Recent News

Alumni Achievement Awards Set for Next Month

The University of Maine Alumni Association will honor eight individuals and a family for their career success, public service, and community involvement at the 2019 Alumni Achievement awards celebration. The awards recipients include a computer pioneer, a heart surgeon, and a lawyer who have contributed to their fields, communities, and created opportunities for others.

The University of Maine Alumni Association will host the celebration on Friday, April 5th at Wells Conference Center in Orono. A reception and dinner will be followed by the presentation of awards.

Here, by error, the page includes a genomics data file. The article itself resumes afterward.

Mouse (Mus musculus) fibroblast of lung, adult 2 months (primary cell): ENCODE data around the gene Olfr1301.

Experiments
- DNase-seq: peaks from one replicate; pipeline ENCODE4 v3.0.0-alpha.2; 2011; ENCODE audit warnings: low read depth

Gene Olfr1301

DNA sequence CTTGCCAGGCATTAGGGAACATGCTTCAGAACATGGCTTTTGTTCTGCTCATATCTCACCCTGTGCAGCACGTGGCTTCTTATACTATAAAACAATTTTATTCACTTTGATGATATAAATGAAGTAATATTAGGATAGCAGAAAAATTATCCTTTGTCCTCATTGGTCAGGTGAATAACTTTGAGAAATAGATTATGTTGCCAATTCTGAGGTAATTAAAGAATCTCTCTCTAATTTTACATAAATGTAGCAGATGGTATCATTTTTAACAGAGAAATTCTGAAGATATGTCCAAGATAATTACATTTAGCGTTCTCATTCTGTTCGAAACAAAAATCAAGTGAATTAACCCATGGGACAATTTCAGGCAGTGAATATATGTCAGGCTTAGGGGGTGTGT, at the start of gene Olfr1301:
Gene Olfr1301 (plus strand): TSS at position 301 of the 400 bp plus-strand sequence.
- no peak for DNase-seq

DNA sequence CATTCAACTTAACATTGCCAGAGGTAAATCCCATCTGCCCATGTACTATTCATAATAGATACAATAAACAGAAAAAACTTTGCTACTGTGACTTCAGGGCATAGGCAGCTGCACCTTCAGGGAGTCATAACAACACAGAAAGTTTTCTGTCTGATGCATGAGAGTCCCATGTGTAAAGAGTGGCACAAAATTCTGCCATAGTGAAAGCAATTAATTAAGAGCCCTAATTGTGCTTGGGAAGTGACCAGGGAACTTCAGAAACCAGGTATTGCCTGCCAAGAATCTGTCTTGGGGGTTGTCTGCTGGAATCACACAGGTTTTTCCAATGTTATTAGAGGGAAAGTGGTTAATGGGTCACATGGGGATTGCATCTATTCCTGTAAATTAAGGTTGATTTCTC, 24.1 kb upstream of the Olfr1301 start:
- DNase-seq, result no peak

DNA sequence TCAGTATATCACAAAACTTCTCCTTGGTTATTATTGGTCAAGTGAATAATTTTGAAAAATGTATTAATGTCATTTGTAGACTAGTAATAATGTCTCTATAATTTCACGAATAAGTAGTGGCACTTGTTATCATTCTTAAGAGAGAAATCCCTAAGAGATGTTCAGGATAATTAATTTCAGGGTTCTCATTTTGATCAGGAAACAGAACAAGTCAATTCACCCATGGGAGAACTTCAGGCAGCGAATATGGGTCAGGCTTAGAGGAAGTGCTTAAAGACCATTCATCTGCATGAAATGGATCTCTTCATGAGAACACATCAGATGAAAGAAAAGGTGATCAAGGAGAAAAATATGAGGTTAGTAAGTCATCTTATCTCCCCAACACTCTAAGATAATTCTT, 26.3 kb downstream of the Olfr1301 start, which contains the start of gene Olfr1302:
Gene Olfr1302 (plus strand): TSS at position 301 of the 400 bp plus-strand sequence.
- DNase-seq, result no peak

The event is open to the public. For more information or to purchase tickets, please contact the Alumni Association at alumni@maine.edu or call 207.581.1146.

Braydon Norris ’19 is Homegrown

For Holden, ME native Braydon Norris ’19 the University of Maine has always been in his backyard. As he prepares for his final semester at the university and in the greater Bangor area he reflects on all of his experiences here.

What town or city do you live in when the university is not in session?  

Holden, Maine

What is your major (or intended major)?

Chemical Engineering

Why did you choose that major and fields of study?

The opportunities available to engineers not only in Maine, but worldwide was one of the biggest factors behind my decision to study chemical engineering. I also was fortunate enough to have some amazing teachers at John Bapst Memorial High School who helped push me to learn and pique my interest in math and science. Since my first day at the University of Maine my interest has only grown for this field of study.

Why did you choose to attend UMaine?